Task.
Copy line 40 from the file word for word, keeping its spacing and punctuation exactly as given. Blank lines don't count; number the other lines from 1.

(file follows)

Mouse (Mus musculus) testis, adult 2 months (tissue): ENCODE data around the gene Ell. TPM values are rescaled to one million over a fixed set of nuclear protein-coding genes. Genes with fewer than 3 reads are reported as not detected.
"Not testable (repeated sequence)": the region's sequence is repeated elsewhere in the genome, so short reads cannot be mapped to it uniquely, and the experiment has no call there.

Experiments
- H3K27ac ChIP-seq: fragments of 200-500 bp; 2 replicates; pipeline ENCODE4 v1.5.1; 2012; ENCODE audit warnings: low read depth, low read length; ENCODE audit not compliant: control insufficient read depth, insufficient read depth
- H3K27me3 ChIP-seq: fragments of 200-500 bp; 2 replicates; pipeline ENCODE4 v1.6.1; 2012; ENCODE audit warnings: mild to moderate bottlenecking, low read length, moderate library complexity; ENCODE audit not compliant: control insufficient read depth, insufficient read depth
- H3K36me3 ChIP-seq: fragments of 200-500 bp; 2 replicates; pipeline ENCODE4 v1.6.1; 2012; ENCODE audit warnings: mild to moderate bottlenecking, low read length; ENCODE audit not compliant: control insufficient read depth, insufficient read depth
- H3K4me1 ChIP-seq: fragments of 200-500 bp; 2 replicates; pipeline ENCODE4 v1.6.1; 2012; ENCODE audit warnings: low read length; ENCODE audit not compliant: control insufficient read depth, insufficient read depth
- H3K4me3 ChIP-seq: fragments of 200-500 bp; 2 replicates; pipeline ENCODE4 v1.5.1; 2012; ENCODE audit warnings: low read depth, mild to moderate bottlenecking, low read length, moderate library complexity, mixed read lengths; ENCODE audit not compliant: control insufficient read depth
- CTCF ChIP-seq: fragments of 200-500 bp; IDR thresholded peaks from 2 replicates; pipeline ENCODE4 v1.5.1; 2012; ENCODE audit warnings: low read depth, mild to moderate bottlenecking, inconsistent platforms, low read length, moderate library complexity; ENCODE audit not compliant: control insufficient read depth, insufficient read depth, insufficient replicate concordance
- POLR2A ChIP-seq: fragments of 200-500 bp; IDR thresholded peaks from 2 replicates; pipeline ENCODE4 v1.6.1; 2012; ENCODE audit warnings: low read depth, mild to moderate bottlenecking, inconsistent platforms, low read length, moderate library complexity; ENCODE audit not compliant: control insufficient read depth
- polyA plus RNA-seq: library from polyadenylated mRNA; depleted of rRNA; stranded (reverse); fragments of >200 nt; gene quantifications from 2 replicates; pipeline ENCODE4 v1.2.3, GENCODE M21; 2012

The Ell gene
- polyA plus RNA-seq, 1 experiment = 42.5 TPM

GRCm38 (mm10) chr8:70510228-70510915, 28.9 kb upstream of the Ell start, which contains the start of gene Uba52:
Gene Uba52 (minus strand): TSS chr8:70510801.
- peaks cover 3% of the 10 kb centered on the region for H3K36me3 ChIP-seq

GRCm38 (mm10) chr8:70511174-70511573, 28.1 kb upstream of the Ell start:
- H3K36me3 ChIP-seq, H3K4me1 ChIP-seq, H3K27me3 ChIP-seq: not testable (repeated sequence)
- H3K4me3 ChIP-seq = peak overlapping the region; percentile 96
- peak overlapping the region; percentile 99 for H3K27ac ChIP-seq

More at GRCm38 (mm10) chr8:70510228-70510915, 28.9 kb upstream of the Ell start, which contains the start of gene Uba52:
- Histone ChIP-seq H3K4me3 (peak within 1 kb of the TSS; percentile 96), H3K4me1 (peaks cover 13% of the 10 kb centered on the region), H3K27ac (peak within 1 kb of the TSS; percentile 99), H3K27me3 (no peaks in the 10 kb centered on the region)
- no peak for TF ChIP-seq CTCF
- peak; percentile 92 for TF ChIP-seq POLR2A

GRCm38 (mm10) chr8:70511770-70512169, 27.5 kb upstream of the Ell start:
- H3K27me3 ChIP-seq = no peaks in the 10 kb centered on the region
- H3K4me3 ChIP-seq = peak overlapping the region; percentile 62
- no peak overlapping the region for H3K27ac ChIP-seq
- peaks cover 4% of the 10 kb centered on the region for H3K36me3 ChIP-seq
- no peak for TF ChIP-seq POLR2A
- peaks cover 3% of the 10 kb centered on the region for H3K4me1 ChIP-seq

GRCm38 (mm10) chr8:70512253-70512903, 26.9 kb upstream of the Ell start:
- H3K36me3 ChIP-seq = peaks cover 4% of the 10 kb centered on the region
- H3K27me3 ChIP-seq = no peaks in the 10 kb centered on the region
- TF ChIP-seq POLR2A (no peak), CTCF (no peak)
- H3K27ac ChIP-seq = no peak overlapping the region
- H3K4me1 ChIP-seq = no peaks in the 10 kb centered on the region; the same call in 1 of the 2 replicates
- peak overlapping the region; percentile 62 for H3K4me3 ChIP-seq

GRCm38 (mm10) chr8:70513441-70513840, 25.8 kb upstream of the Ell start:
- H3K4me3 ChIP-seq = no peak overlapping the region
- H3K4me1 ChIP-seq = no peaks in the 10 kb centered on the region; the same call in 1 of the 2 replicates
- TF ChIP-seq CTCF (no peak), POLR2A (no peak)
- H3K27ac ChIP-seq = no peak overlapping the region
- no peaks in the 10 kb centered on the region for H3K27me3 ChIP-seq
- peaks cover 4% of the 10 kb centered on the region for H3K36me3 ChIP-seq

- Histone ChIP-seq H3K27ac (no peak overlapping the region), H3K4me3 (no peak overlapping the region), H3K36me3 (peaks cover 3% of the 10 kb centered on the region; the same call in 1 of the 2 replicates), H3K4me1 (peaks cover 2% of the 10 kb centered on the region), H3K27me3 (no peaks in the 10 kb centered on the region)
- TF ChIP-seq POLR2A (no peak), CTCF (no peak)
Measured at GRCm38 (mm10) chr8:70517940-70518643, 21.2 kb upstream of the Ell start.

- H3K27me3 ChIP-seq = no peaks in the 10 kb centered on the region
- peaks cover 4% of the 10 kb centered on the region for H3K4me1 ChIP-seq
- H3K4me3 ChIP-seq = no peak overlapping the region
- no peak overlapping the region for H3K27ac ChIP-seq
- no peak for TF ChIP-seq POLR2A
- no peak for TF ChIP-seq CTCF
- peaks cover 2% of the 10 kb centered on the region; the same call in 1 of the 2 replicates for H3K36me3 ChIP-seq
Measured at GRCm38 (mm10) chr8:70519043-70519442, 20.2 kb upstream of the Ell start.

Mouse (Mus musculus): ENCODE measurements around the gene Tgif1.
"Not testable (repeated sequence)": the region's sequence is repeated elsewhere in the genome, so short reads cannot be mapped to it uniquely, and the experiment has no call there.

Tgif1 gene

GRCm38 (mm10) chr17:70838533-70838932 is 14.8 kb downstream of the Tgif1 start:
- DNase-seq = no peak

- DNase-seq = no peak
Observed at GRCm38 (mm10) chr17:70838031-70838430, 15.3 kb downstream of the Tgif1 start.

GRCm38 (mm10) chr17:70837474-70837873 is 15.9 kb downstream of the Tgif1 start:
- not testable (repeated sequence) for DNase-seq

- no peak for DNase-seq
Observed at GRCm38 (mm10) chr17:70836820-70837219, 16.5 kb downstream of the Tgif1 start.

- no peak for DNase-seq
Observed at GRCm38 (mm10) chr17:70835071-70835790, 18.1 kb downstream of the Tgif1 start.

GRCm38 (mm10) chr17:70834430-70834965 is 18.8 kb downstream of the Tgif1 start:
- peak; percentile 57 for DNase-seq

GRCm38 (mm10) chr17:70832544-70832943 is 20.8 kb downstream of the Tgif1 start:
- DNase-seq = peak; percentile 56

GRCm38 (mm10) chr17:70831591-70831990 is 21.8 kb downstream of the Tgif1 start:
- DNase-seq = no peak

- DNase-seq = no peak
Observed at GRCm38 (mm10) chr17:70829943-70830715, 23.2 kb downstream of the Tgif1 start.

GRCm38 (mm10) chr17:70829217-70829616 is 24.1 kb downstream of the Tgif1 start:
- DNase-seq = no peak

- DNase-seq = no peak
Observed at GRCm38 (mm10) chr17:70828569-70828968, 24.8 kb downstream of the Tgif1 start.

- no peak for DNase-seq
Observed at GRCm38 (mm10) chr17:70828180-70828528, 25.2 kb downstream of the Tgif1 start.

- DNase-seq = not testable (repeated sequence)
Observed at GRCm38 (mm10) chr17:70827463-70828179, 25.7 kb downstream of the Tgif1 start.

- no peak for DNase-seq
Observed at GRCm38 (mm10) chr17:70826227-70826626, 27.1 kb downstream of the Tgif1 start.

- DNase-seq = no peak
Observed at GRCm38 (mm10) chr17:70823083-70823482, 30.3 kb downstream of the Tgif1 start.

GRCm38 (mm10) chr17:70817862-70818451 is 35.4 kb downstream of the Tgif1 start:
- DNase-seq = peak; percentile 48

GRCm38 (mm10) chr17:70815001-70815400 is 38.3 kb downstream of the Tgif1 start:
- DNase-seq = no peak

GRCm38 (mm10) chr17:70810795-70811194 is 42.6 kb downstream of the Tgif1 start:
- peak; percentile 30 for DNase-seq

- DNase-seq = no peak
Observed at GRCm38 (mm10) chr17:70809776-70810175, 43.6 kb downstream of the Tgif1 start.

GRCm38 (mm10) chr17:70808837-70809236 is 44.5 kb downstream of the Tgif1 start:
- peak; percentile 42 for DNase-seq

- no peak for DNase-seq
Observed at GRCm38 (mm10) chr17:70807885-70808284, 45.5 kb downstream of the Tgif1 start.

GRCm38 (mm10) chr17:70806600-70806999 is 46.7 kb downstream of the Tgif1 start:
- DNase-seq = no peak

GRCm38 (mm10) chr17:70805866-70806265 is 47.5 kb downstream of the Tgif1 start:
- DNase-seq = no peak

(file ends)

- H3K4me3 ChIP-seq = no peak overlapping the region